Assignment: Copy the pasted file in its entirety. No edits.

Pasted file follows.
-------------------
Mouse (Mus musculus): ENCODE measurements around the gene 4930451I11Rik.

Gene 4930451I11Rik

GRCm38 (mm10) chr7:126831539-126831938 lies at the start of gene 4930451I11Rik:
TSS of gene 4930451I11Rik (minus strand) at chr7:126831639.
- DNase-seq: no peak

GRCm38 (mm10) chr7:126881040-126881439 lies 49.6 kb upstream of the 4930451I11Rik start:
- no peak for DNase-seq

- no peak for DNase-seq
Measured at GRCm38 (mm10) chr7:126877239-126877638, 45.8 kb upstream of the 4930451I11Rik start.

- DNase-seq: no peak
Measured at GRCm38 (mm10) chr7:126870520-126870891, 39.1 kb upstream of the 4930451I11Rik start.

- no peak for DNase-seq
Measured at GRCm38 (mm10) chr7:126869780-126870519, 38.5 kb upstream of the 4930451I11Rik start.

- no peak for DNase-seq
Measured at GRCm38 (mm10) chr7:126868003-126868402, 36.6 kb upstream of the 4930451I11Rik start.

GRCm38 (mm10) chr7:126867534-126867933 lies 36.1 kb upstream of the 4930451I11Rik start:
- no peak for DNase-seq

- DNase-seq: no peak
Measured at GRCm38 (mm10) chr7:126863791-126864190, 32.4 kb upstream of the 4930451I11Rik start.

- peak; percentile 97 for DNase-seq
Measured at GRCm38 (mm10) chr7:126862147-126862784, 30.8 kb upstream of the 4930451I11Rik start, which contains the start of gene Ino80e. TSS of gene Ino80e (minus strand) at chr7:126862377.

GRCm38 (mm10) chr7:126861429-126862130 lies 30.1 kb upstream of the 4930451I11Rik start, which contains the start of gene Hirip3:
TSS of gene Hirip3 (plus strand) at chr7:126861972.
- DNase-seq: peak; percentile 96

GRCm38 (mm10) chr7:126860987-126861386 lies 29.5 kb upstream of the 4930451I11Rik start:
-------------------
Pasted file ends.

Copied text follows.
Mouse (Mus musculus): ENCODE measurements around the gene 4930451I11Rik.

Gene 4930451I11Rik

GRCm38 (mm10) chr7:126831539-126831938 lies at the start of gene 4930451I11Rik:
TSS of gene 4930451I11Rik (minus strand) at chr7:126831639.
- DNase-seq: no peak

GRCm38 (mm10) chr7:126881040-126881439 lies 49.6 kb upstream of the 4930451I11Rik start:
- no peak for DNase-seq

- no peak for DNase-seq
Measured at GRCm38 (mm10) chr7:126877239-126877638, 45.8 kb upstream of the 4930451I11Rik start.

- DNase-seq: no peak
Measured at GRCm38 (mm10) chr7:126870520-126870891, 39.1 kb upstream of the 4930451I11Rik start.

- no peak for DNase-seq
Measured at GRCm38 (mm10) chr7:126869780-126870519, 38.5 kb upstream of the 4930451I11Rik start.

- no peak for DNase-seq
Measured at GRCm38 (mm10) chr7:126868003-126868402, 36.6 kb upstream of the 4930451I11Rik start.

GRCm38 (mm10) chr7:126867534-126867933 lies 36.1 kb upstream of the 4930451I11Rik start:
- no peak for DNase-seq

- DNase-seq: no peak
Measured at GRCm38 (mm10) chr7:126863791-126864190, 32.4 kb upstream of the 4930451I11Rik start.

- peak; percentile 97 for DNase-seq
Measured at GRCm38 (mm10) chr7:126862147-126862784, 30.8 kb upstream of the 4930451I11Rik start, which contains the start of gene Ino80e. TSS of gene Ino80e (minus strand) at chr7:126862377.

GRCm38 (mm10) chr7:126861429-126862130 lies 30.1 kb upstream of the 4930451I11Rik start, which contains the start of gene Hirip3:
TSS of gene Hirip3 (plus strand) at chr7:126861972.
- DNase-seq: peak; percentile 96

GRCm38 (mm10) chr7:126860987-126861386 lies 29.5 kb upstream of the 4930451I11Rik start: